Rambutan is an exotic fruit that’s grown in the tropical region. Due to their many health benefits and sweet taste, they are gaining popularity all over the world. They are usually eaten raw, make fruit smoothies, and desserts. Since these fruits are high in sugar content, they tend to go bad quickly after they’ve been harvested. Therefore, most will wonder how long rambutan will last after they buy them.
So how long does rambutan last? At room temperature, rambutan will last for a few days. In the fridge, the fruit can stay fresh for two weeks. The freezer will keep them fresh for about 3 months. Canned rambutan will last for 1 year after the expiration date.
Above are just an estimated time of how long rambutan will last under normal conditions. Other factors such as storage temperature, when it was harvested, and where it’s stored can shorten their shelf life.
Rambutan Shelf Life
|Whole Rambutan last||1-2 Days||2 Weeks||3 Months|
|Peeled Rambutan last||1-2 Hours||2 Weeks||3 Months|
|Canned Rambutan last||Expiry Date + 1 Year||Expiry Date + 1 Year||Not Recommended|
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At room temperature, rambutan will last for about 1-2 days once it’s riped. If the room temperature is very hot, the fruit will not last longer than a day. Some people assume the thick rind of the fruit will help prevent it from going bad quickly. Unfortunately, if the fruit is exposed to excessive heat, the rind will begin to crack or split apart. The flesh inside will be exposed to the air and will start to go bad.
In the fridge, rambutan will last for about 2 weeks if stored properly. Due to their thick rind and cool temperature, the fruit is able to retain moisture and keep the flesh inside fresh.
If you’re keeping them in the freezer, rambutan will last for about 3 months. After that, the fruit is still safe to eat but will lose some of its freshness. Instead of throwing it away, you can use it in fruit smoothies or to make a delicious dessert and it will still taste great.
For canned rambutan fruit, they will last for a very long time. Even though there’s an expiration date on the can, they will actually last for another year before they go bad. As long as the can is not damaged, rust, or opened, it’s safe to eat them after the printed date on the can.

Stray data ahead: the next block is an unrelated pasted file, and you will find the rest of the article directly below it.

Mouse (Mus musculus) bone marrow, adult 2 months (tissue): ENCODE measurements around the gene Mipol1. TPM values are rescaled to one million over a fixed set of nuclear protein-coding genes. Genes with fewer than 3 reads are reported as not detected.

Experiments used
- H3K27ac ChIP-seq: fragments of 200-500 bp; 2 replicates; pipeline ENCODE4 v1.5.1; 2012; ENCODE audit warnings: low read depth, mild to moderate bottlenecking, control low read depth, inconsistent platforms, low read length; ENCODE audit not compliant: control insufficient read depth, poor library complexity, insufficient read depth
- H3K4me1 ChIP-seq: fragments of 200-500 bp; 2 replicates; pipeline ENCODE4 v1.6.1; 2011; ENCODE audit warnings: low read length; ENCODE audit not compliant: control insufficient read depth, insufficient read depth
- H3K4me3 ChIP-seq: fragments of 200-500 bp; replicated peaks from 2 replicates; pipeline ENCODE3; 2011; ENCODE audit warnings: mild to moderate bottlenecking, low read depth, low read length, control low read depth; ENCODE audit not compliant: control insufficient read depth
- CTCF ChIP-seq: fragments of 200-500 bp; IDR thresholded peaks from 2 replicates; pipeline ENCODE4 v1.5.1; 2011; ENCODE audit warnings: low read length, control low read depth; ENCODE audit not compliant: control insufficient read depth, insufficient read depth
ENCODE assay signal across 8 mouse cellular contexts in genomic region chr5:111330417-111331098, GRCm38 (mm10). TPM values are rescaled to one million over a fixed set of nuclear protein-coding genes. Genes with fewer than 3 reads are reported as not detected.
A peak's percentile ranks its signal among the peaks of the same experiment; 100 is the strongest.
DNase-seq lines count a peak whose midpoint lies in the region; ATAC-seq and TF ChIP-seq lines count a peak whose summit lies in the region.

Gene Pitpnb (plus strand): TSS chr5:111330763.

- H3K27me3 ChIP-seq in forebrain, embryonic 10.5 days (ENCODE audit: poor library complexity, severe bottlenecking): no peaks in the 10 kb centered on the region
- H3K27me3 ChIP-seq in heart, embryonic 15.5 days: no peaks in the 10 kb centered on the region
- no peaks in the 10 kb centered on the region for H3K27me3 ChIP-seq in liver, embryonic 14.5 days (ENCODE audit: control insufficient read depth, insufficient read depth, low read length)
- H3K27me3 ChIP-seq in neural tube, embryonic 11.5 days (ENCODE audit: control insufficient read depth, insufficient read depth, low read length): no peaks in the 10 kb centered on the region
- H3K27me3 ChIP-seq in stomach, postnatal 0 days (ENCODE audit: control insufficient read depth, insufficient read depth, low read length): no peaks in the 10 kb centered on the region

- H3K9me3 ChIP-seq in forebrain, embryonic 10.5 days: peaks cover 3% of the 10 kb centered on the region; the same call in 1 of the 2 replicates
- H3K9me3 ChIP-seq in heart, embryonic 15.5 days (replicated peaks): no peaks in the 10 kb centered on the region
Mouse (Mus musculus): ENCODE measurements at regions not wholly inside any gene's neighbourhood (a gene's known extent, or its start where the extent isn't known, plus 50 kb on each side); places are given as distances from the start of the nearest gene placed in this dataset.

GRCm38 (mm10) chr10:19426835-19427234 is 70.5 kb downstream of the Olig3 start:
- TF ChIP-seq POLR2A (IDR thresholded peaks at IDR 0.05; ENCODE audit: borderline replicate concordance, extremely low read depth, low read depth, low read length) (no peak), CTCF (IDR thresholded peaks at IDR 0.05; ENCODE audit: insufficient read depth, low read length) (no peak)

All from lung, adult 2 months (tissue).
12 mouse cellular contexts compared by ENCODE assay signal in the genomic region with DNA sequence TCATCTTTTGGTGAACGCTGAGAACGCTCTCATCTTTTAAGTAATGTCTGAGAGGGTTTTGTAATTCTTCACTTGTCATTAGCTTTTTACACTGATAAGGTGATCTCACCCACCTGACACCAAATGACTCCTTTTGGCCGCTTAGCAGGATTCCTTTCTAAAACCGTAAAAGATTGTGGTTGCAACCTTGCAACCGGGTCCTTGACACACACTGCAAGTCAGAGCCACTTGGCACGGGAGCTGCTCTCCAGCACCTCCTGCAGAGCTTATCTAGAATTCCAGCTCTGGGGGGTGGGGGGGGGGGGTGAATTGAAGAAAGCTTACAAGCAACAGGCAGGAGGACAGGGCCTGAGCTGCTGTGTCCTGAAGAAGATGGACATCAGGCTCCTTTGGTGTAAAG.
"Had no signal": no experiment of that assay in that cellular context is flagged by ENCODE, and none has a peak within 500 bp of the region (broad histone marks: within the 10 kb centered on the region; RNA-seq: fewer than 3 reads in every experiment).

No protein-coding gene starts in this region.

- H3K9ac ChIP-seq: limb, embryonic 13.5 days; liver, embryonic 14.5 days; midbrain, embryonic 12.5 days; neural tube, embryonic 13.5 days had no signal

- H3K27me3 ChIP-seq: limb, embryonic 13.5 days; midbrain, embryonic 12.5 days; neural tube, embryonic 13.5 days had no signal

How To Store Rambutan
If you’re planning to eat rambutan fruit within a day or so, leaving them at room temperature is fine. Make sure to keep them away from direct sunlight or any other heat sources. The heat can actually accelerate the ripening of the fruit.
To store rambutan at room temperature, place them into a basket or a container and place a cloth towel or paper towel on it. This will help keep the fruit from losing moisture. You can either place them on the kitchen table or leave them in the pantry until it’s ready to be eaten.
For rambutan that hasn’t ripened yet and wants it to ripen quickly, there’s a quick method of doing so. Simply put the fruit into a paper bag and put a piece of banana or apple in with it. After a day, the rambutan fruit should ripen. If you’re going to eat to it within a day, leave it at room temperature. Otherwise, put them into the fridge for storage.
In the fridge, storing rambutan will keep them fresh longer. Depending on how much space you have in the fridge, you can either store the rambutan as a whole fruit or store just the flesh of the fruit. If you have a minimal amount of space, store just the flesh of the fruit. If the fridge has a lot of space, storing the whole fruit is simpler as it doesn’t require any prepping.
Whether you store them as a whole fruit or just the flesh, both will last for about 2 weeks.
When storing whole rambutan fruit, wrap them in a paper towel and put them into a perforated bag. The hole in the bag will prevent condensation and the paper towel will prevent moisture loss.
If storing just the flesh, you can use a plastic bag or an airtight container. With this fruit, the seeds should be left with the flesh. Keeping the seed in the fruit will help retain their texture and prevent the flesh from falling apart.
When using a plastic bag to store the flesh of the rambutan, make sure to remove excess air out of the bag before sealing it. The more air that’s in the bag, the faster the fruit will go bad.
Can You Freeze Rambutan?
Rambutan can be frozen and they actually freeze very well. However, if you’re planning to freeze them and eat it fresh later, this isn’t a good idea though. The problem starts when it begins to thaw. As it thaws, the flesh will become mushy and watery.
However, if you’re planning on using rambutan to make fruit smoothies or desserts, freezing them is fine. Due to their soft flesh and high liquid content, they are great to blend with other fruits and vegetables.